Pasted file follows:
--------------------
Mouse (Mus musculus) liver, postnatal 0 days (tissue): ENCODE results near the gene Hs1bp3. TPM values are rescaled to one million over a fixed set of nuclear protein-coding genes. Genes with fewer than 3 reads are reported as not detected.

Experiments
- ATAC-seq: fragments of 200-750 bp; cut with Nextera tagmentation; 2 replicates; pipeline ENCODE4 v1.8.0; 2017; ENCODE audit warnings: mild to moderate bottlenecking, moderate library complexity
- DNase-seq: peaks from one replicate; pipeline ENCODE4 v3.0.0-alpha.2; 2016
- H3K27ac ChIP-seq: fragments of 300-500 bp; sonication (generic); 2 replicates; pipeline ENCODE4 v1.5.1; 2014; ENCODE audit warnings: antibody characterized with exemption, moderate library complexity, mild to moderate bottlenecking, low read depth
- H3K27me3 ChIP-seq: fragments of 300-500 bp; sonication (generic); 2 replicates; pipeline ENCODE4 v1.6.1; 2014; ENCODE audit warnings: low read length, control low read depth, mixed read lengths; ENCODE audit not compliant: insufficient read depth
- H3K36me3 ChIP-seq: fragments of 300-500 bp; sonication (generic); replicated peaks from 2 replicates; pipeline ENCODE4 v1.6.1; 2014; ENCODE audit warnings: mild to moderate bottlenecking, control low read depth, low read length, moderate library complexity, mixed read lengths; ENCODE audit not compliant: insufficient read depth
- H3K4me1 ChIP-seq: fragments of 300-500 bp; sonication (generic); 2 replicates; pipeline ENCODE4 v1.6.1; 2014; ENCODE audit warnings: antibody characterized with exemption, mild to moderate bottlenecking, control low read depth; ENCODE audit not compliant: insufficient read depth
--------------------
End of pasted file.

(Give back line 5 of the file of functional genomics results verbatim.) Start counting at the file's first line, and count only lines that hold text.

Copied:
- H3K27ac ChIP-seq: fragments of 300-500 bp; sonication (generic); 2 replicates; pipeline ENCODE4 v1.5.1; 2014; ENCODE audit warnings: antibody characterized with exemption, moderate library complexity, mild to moderate bottlenecking, low read depth